A clearing member can be described by a brokerage firm that fulfils the following parameters. First, it should essentially be a member of any self-regulatory organisation and hold one or more membership in the US stock exchange. Thus, for example, a futures broker is the clearing member.
A clearinghouse is an organisation that belongs to an intermediate position that makes sure that both the parties to a transaction, i.e., the buyer and seller, both honour the obligations of the contract. It, in a way, acts as a third party in a futures contract and options contracts. The functions carried out by a clearinghouse are:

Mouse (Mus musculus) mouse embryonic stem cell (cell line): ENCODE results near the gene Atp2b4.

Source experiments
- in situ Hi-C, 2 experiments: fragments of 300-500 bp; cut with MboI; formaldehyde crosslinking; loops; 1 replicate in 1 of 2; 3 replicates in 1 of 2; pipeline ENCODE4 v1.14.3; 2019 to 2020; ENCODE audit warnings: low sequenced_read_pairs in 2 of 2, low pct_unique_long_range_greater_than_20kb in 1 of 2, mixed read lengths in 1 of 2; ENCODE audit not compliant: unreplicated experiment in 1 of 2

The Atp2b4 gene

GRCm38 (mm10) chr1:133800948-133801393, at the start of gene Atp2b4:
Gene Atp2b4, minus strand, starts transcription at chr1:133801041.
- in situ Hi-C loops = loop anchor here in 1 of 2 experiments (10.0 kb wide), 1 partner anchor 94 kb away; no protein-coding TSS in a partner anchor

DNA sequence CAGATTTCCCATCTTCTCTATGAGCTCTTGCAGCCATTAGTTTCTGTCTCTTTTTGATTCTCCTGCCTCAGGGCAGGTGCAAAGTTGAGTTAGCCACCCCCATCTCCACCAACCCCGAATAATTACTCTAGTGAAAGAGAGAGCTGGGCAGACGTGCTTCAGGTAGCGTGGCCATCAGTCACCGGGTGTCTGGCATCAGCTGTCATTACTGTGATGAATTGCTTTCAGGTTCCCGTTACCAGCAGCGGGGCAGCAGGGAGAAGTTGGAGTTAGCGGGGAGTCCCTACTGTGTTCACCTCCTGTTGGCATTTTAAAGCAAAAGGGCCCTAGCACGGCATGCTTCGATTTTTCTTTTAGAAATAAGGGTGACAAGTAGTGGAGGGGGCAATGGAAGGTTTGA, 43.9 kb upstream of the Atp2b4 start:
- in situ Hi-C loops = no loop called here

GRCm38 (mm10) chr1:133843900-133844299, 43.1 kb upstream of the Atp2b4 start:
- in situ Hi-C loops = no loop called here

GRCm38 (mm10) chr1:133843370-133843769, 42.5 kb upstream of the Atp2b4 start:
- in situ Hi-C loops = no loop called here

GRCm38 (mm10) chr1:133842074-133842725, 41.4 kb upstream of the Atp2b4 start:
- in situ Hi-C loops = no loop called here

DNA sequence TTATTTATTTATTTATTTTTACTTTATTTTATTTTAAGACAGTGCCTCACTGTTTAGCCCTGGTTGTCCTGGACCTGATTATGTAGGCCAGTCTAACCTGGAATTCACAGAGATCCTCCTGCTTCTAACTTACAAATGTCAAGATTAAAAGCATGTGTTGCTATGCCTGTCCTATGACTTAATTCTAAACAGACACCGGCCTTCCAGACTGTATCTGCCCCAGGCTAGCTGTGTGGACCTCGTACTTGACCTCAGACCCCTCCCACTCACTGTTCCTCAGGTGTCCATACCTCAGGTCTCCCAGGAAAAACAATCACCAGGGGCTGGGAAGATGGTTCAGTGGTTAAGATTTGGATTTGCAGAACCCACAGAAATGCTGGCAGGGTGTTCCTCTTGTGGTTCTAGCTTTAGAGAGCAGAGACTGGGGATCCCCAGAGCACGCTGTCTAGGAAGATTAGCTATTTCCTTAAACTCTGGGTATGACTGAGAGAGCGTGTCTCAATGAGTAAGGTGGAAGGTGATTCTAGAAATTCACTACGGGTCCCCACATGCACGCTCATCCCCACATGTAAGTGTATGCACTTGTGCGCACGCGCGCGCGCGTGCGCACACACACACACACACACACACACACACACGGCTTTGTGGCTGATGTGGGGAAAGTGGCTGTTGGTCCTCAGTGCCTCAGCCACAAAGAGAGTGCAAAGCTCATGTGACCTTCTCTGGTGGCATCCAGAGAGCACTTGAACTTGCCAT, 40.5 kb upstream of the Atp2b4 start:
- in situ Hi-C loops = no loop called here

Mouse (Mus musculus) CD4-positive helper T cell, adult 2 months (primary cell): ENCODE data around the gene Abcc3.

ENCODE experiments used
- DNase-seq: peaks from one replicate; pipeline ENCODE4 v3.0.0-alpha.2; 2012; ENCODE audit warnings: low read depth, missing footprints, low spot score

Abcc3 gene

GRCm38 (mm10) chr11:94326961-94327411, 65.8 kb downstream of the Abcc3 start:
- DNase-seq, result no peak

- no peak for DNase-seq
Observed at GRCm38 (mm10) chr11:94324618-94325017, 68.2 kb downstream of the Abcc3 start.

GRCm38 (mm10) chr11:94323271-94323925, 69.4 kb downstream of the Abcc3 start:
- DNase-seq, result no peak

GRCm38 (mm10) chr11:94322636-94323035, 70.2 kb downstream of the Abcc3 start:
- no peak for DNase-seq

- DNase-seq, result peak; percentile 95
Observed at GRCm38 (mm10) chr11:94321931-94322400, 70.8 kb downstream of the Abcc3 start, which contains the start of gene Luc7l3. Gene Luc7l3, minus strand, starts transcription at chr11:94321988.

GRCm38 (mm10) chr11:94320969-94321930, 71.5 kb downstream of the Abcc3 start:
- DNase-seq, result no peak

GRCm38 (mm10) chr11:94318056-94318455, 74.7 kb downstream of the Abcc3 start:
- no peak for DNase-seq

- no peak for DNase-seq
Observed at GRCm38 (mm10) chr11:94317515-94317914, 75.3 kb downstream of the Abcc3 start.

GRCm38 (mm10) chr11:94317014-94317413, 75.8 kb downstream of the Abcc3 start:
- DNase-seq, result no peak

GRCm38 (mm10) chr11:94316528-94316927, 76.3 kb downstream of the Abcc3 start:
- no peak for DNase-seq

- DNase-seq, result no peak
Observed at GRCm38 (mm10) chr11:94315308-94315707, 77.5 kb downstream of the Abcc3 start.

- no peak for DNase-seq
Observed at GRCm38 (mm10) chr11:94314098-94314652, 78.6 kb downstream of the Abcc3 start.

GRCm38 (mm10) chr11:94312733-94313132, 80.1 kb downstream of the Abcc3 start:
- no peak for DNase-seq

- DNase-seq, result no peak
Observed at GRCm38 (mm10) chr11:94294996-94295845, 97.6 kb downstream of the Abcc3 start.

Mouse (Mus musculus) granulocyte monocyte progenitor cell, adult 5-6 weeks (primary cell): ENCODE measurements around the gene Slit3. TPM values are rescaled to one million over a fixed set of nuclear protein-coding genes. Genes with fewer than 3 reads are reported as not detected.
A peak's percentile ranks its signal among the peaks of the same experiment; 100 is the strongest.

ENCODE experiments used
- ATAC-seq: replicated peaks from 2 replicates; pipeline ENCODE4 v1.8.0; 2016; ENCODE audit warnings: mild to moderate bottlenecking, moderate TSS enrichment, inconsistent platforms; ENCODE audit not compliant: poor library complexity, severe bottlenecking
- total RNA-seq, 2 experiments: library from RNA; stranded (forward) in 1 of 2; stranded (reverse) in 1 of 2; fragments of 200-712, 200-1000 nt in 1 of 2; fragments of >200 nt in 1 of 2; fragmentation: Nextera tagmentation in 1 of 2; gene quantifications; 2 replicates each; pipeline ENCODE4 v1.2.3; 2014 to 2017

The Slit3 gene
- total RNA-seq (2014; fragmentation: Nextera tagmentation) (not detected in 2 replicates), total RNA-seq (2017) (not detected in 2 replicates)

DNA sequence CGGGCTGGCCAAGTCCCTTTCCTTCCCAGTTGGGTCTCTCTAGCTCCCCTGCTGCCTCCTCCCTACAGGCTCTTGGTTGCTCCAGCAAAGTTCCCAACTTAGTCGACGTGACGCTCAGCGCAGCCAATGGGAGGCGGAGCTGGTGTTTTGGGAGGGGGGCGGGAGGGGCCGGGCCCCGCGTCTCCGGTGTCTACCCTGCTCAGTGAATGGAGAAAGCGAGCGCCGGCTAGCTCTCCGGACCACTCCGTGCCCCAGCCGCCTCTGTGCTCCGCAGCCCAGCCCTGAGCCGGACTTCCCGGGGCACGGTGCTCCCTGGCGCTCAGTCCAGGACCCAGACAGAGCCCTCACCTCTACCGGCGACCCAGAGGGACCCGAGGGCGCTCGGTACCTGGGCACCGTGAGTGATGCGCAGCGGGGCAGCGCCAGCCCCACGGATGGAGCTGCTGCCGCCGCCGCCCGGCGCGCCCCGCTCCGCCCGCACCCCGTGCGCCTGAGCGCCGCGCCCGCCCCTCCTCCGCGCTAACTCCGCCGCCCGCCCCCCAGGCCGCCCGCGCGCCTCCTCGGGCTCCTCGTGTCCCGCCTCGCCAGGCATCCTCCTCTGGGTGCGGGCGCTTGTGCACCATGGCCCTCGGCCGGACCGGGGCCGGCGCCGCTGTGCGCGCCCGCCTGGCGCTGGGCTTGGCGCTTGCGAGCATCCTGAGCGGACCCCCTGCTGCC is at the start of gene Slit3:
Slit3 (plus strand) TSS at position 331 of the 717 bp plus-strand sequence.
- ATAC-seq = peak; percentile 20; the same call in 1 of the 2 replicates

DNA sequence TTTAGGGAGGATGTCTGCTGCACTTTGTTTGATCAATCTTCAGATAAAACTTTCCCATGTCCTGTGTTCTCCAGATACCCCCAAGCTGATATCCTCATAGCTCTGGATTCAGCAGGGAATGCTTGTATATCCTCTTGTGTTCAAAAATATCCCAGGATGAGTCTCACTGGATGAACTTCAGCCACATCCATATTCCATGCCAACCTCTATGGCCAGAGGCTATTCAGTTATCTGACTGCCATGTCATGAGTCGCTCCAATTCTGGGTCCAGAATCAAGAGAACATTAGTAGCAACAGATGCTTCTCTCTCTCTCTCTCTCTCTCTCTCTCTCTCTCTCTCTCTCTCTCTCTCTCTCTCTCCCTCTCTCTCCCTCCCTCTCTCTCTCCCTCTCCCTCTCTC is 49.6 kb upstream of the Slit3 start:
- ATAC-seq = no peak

- Clearing trades
- Settling trading accounts
- Reporting trading data
- Collecting margin funds
- Regulating the deliveries of the freshly purchased instruments
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Why is Variation Margin needed?
The purpose behind the variation margin is:
- The variation margin makes sure that the mark-to-mark losses and futures contracts are covered.
- The variation margin offers protection to the ones involved with the margin account against any default by any party. It also offers compensation for any changes in the market trends.
- Another purpose behind variation margin is also to reduce its exposure from high risk.
- The virtual margin also allows the clearinghouses to be able to maintain an acceptable level of risk.